The Shelby GT500 is not only a frighteningly potent car (the 500 horsepower from its supercharged V8 engine was enough to whiten our knuckles even on legal roads), it is a bookend to a generation of muscle cars starting with its namesake, the GT500 that made its debut 40 years ago.
Despite its obvious DNA, the 2007 incarnation of the GT500 does not want to be known as a Mustang: nowhere on its body is there any reference to Ford's iconic pony car. Neither is it classified as a Cobra, despite the presence of plenty of Shelby-inspired Cobra logos on its steering wheel, seats, and exterior panels.
The Shelby's Shaker 500 stereo is more sophisticated than its 1980s appearance suggests. It features a six-disc in-dash changer with the ability to play MP3 discs and portable MP3 players via a generic auxiliary-input jack in the center console.
The most frivolous tech feature on the Shelby GT500 is in its instrument cluster. Using a three-button cluster on the dash, drivers can select different colors for the instrument-cluster backlighting: to cater to the widest possible artistic range, the car offers six preset colors (red, purple, orange, white, blue, and green) and up to 125 user-configured colors, which can be made up by mixing different levels of red, blue, and green light. A more useful feature is its two-line display beneath the tachometer that can be used to call up data for a range of systems, including trip information, oil pressure, security system and brake systems, traction control, and range to empty.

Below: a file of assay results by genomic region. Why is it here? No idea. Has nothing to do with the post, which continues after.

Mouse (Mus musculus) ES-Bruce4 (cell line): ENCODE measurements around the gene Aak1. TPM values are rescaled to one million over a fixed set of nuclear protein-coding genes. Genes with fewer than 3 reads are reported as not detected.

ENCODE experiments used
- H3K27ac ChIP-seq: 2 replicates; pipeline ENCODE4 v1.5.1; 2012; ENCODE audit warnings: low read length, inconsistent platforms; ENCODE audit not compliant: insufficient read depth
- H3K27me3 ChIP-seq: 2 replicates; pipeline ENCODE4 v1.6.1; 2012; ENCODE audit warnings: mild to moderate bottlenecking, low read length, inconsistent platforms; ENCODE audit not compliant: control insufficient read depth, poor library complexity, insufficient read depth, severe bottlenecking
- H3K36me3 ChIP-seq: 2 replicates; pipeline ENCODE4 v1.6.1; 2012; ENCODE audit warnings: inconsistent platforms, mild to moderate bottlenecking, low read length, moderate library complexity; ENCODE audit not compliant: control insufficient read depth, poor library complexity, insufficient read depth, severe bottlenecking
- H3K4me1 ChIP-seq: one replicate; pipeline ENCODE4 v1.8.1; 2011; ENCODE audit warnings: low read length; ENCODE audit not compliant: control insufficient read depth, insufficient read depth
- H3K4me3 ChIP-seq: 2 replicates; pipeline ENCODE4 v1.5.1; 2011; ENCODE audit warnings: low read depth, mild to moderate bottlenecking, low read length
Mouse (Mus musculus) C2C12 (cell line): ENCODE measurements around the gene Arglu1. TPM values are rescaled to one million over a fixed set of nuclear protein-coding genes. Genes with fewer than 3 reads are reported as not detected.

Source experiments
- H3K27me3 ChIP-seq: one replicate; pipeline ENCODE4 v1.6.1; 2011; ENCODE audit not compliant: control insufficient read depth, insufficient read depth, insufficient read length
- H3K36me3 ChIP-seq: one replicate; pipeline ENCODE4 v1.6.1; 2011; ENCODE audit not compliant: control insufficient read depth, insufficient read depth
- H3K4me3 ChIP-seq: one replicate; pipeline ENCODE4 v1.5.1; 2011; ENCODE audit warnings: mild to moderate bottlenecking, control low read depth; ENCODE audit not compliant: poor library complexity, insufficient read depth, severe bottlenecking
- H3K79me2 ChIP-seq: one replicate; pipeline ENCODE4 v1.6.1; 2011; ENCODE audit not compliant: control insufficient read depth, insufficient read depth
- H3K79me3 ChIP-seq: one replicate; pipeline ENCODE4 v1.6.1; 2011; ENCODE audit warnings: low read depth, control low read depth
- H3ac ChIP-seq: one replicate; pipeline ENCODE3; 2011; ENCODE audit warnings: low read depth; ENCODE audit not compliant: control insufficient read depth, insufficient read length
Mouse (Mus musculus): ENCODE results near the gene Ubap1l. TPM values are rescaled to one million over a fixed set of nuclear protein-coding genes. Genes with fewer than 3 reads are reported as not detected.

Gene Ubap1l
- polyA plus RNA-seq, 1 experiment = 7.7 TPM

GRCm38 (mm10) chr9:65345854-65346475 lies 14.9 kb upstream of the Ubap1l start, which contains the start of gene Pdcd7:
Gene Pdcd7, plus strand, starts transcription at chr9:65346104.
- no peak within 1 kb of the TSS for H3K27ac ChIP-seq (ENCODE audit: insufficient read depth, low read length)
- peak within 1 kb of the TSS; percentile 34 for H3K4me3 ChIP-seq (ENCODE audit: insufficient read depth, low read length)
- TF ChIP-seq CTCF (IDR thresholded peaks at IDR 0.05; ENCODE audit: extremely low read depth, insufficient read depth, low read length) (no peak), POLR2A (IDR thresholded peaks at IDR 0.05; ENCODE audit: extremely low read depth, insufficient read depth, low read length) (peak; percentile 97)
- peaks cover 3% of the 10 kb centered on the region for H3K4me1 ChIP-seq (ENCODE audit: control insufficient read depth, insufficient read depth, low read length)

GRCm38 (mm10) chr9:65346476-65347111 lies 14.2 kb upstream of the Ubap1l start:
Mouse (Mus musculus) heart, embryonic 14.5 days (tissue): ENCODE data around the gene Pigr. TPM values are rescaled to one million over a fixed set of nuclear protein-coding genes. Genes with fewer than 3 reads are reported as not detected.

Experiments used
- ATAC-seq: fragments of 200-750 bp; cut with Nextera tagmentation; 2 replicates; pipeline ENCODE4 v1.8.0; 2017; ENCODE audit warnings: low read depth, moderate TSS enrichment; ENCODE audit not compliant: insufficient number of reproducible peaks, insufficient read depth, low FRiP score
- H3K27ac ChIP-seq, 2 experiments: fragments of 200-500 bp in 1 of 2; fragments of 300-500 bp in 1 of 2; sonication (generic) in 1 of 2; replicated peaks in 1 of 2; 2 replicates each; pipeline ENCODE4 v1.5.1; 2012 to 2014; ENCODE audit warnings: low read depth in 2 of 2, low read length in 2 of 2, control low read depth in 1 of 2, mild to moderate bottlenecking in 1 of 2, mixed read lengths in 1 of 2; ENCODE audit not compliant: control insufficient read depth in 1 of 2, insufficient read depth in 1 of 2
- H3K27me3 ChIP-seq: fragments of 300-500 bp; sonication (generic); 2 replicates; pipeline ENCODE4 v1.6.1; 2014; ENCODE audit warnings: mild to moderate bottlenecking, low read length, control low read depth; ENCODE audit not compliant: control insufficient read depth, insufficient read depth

For MP3 discs, the stereo's LCD displays ID3 tag information for song, artist, and album, which can be cycled through by pressing the TXT button. While the display only shows 12 characters at a time, longer tags can be read in full by pressing the seek button
The Shelby GT500 comes with a standard 500-watt (peak) Shaker 500 stereo. As well as being ear-shatteringly loud, the Shaker 500 can deliver a reasonably refined acoustic output. As well as offering individual EQ controls for bass and treble, it features some advanced audio-tweaking options, including a compression mode for playback of digital audio and digital signal processing.
The forward view from the driver's seat over the Shelby's hood is reminiscent of staring down the barrel of gun. Flooring the throttle from standing results in a trainlike acceleration, and despite the car's reliance on forced induction, power is very linear without any noticeable surge from the supercharger.